x Abu Dhabi, UAEMonday 24 July 2017

Fraudsters target Etisalat mobile users

In a fresh twist on an old scam, fraudsters posing as Etisalat agents have been calling people and claiming they have won up to Dh1 million.

A man scammed out of Dh4,300 by fake Etisalat agents.
A man scammed out of Dh4,300 by fake Etisalat agents.

In a fresh twist on an old scam, fraudsters posing as Etisalat agents have been calling people and claiming they have won up to Dh1 million. In the past, customers had received text messages about phony winnings, which were promised to mobile users who revealed the pin numbers of high-value prepaid phone cards.

The latest scam began in recent weeks, Etisalat confirmed, with the company's customer-service representatives logging dozens of inquiries and complaints in the past week. The fraudsters call Etisalat subscribers from a local mobile number, congratulating them on winning a lottery. They are informed that their SIM cards, beginning with serial numbers 89971, match the winning digits. The scam artists instruct the victims to call back, at which point they are told they cannot collect their prize until they receive a password, which can be accessed only after the customer buys large sums of Etisalat credit and surrenders the scratch-card digits.

Prabhjot Verma, 30, was among the scores of people who were cheated, after she received a call from a local mobile number on Thursday. "He said I won two lahk dirhams (Dh200,000)," said Mrs Verma, an Indian housewife who lost Dh4,250 (US$1,160) to the scheme. "I don't know, but something happened while talking to him, like everything blocked in my mind. I didn't even change from my night suit and I took my baby with me also in his night suit to the bank."

The caller, who gave the name Sunil and preferred to speak in Hindi, asked Mrs Verma to check her SIM card to see if it matched a five-digit number that he recited. "I saw they matched, so I was convinced," she said. "I called back, and he said: 'Yes, so you're the winner'." But to collect the cash prize, Mrs Verma said she was asked to get phone-credit vouchers worth Dh1,550 and convey the pin. As with other victims, Mrs Verma was not aware that the first five digits of all Etisalat SIM cards are 89971. She and her husband, Gaurav, arrived in Dubai 10 months ago from India and had never heard of such scams.

Sending Dh1,550 and then another Dh2,700 worth of Wasel credit was necessary, Mrs Verma was told, to "unlock" a special reference number needed to claim her prize. Any UAE Exchange or Dubai Islamic Bank branch would provide the cash, the criminals said. Instead, the scammers immediately drained her recharge funds. "I called him again and he was saying we'll never be able to track his number," Mr Verma said. "The weird thing I found is that you can call them right now and somebody will pick up. Nobody has disconnected this number."

Fahad al Balooshi, a customer-service agent with Dubai Islamic Bank's Al Nasr Square branch in Dubai, said he alerted management about the scam. The UAE Exchange in Abu Dhabi Mall has encountered at least 15 victims this month. UAE Exchange said in an official statement that it had been getting fraud notifications from people since January 9 and was taking up the issue legally. Several victims provided the same mobile phone number for the phony Etisalat operators: +971506988749. When The National called the number a man giving the name Sunil Sherma "from Etisalat main airport office" congratulated the caller and requested passport details a prohibited practice according to Etisalat's standard procedure.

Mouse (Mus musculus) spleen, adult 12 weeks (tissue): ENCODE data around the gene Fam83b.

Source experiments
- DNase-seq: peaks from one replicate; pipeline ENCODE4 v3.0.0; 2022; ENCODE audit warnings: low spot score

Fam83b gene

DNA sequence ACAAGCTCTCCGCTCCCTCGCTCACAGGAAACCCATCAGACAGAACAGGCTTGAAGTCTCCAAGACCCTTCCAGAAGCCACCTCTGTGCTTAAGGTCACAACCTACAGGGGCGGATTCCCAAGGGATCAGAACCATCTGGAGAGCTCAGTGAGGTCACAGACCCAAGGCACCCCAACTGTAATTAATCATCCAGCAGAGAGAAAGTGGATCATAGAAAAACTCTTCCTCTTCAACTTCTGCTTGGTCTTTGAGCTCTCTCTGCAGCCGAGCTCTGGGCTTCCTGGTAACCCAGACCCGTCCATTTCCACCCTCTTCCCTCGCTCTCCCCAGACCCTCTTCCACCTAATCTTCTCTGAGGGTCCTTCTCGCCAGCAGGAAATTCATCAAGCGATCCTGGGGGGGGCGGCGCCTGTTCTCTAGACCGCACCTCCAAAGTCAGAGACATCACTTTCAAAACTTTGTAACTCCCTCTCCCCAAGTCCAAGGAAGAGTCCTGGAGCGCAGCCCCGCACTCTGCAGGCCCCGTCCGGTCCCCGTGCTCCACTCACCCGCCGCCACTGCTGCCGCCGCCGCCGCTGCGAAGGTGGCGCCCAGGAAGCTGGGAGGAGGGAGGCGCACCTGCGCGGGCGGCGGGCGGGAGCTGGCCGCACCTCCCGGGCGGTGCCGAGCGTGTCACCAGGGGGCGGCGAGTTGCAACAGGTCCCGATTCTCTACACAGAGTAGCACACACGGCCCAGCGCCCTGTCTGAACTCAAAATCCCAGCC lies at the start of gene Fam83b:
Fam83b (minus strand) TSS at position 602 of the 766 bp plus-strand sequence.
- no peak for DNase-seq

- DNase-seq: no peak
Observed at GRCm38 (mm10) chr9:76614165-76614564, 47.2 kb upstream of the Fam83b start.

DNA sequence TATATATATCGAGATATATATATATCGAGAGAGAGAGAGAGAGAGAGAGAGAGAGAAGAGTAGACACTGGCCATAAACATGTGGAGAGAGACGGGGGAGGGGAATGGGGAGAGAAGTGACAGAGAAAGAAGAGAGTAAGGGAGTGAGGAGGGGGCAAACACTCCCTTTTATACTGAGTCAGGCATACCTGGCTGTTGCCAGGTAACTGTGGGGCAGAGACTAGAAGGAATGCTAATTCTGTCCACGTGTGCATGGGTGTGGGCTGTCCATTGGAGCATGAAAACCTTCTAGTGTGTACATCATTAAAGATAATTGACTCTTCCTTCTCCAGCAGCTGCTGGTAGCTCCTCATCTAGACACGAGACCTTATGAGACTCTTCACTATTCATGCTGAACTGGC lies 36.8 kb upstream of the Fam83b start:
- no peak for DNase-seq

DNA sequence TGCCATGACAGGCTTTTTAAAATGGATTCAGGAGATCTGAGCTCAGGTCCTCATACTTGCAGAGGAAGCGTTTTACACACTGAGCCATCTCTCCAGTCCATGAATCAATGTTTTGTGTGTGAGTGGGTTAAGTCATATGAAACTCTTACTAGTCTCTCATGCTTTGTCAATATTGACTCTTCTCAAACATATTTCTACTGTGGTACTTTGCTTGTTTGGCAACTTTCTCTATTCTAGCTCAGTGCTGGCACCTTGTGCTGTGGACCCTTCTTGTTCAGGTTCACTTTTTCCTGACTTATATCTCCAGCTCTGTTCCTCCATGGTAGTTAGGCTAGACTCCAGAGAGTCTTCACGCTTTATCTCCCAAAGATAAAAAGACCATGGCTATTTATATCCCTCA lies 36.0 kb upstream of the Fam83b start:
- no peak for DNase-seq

"Right now I am sitting before the system of Etisalat," the respondent said in English. "But, sir, the system are showing about your SIM card you only put in like Dh25. I tell you what to do: You need to buy Dh1,000 credit. Call back after five minutes and tell me the pin numbers for my system." The scratch-card numbers, he said, would allow him to provide the caller with a "special check number" needed to claim Dh1m.

He advised buying Wasel scratch cards in denominations of Dh500, but not to recharge the phone. Upon calling back, another person answered without identifying himself. When asked multiple times if he had reached Etisalat, he sounded confused. "No English. No Arabic. Hindi only," he said, before "Sunil" again took the line. "Sunil" could not recall the caller's name, despite claiming minutes earlier that he was one of two jackpot winners.

The caller provided fake scratch-card numbers and was given an 11-digit code to pick up a prize. "I would say that this is a new face for an old scam," said Major Faisal al Shammari, who works with Abu Dhabi Police central operations. "Technique is the same by concept, but the means is different." Tracking the scam phone number is possible, he said, adding that the Abu Dhabi Police have both an organised crime division and a section tackling electronic crimes.

Etisalat said in a statement: "The recent round of fraud calls have been pouring in - even though Etisalat is not running any promotion right now." The company added: "Etisalat can take necessary action, such as freezing of the scammer's number, only upon the directions of the police." The mobile number was still being answered on Friday. @Email:mkwong@thenational.ae